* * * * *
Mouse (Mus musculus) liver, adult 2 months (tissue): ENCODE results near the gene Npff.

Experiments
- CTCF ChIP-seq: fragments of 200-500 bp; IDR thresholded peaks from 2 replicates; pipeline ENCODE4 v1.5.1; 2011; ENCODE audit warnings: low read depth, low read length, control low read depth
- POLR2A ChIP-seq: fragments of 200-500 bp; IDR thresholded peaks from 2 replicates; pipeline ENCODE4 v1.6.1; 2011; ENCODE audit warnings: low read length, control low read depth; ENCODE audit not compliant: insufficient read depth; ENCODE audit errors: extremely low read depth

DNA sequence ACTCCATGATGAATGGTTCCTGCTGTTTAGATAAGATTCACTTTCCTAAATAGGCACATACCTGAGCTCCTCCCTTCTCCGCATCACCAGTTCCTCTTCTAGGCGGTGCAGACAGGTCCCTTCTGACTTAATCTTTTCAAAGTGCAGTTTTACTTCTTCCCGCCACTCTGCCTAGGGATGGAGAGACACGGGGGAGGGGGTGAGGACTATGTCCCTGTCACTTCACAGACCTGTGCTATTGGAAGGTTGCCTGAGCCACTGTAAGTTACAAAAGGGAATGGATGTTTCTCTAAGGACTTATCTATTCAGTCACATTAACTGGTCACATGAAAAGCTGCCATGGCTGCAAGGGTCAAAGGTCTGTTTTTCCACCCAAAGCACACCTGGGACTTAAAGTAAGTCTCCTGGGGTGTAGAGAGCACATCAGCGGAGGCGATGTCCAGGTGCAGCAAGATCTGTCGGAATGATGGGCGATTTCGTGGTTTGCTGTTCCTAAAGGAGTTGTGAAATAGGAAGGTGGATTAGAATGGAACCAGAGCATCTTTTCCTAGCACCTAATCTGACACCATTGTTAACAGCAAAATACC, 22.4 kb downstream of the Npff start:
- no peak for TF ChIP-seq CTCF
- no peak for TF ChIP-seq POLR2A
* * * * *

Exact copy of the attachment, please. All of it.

Mouse (Mus musculus) liver, adult 2 months (tissue): ENCODE results near the gene Npff.

Experiments
- CTCF ChIP-seq: fragments of 200-500 bp; IDR thresholded peaks from 2 replicates; pipeline ENCODE4 v1.5.1; 2011; ENCODE audit warnings: low read depth, low read length, control low read depth
- POLR2A ChIP-seq: fragments of 200-500 bp; IDR thresholded peaks from 2 replicates; pipeline ENCODE4 v1.6.1; 2011; ENCODE audit warnings: low read length, control low read depth; ENCODE audit not compliant: insufficient read depth; ENCODE audit errors: extremely low read depth

DNA sequence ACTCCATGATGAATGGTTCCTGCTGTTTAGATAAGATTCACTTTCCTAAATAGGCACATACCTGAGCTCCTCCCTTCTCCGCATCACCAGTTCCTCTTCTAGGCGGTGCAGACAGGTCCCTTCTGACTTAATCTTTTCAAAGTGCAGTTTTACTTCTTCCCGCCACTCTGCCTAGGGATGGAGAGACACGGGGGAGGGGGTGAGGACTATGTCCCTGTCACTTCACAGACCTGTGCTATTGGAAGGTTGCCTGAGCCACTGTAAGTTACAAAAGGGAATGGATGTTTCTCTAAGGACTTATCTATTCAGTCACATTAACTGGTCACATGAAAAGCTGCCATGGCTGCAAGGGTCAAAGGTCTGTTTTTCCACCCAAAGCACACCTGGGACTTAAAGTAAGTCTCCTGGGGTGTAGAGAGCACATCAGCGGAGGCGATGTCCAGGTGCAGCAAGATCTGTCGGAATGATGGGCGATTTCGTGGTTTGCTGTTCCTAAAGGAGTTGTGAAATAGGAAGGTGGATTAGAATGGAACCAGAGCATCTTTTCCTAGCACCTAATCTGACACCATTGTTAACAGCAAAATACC, 22.4 kb downstream of the Npff start:
- no peak for TF ChIP-seq CTCF
- no peak for TF ChIP-seq POLR2A